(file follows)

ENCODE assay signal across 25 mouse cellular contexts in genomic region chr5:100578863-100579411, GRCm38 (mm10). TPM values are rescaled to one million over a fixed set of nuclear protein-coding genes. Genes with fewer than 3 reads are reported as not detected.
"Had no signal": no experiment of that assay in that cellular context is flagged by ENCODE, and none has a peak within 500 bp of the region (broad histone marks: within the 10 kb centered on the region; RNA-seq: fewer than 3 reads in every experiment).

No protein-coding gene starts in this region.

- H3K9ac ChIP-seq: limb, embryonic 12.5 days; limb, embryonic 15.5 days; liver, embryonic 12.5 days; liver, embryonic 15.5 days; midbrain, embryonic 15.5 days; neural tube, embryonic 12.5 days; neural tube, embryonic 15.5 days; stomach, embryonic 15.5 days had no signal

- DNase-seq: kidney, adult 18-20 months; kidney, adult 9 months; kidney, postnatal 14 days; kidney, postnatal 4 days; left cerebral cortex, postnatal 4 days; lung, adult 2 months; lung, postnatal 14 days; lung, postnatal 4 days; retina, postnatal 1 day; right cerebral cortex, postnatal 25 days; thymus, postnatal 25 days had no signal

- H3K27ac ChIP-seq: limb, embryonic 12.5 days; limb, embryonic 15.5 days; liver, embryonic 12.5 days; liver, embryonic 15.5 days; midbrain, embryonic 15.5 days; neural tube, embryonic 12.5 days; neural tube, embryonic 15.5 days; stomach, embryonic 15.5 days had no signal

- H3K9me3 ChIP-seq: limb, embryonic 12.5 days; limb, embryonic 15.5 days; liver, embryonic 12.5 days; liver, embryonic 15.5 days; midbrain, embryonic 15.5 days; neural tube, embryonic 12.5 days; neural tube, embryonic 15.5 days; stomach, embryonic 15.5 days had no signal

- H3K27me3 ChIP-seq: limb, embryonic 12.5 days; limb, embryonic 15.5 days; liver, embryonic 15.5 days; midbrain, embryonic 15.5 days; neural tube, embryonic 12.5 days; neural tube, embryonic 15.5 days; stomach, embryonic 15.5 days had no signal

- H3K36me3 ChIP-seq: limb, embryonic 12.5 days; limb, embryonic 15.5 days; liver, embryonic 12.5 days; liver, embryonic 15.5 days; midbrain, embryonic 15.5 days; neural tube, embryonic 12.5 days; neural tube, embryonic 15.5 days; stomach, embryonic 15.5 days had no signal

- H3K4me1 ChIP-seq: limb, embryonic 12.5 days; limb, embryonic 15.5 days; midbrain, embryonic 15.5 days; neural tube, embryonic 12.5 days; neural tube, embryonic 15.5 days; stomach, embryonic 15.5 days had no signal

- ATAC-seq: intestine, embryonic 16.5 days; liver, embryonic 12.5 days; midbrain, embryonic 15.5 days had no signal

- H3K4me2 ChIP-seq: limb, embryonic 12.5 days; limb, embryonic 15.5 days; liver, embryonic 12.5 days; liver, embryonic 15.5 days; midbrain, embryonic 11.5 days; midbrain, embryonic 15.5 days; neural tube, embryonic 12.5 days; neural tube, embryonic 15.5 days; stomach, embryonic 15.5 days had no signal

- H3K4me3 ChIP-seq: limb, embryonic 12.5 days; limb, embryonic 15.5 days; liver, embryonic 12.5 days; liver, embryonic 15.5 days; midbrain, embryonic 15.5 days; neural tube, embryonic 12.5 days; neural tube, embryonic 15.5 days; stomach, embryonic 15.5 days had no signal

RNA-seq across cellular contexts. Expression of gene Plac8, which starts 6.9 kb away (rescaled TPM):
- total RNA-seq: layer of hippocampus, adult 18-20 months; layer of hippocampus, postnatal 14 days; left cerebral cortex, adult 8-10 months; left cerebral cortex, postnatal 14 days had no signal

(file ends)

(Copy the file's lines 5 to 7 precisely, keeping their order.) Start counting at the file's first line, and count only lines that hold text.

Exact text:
- DNase-seq: kidney, adult 18-20 months; kidney, adult 9 months; kidney, postnatal 14 days; kidney, postnatal 4 days; left cerebral cortex, postnatal 4 days; lung, adult 2 months; lung, postnatal 14 days; lung, postnatal 4 days; retina, postnatal 1 day; right cerebral cortex, postnatal 25 days; thymus, postnatal 25 days had no signal

- H3K27ac ChIP-seq: limb, embryonic 12.5 days; limb, embryonic 15.5 days; liver, embryonic 12.5 days; liver, embryonic 15.5 days; midbrain, embryonic 15.5 days; neural tube, embryonic 12.5 days; neural tube, embryonic 15.5 days; stomach, embryonic 15.5 days had no signal

- H3K9me3 ChIP-seq: limb, embryonic 12.5 days; limb, embryonic 15.5 days; liver, embryonic 12.5 days; liver, embryonic 15.5 days; midbrain, embryonic 15.5 days; neural tube, embryonic 12.5 days; neural tube, embryonic 15.5 days; stomach, embryonic 15.5 days had no signal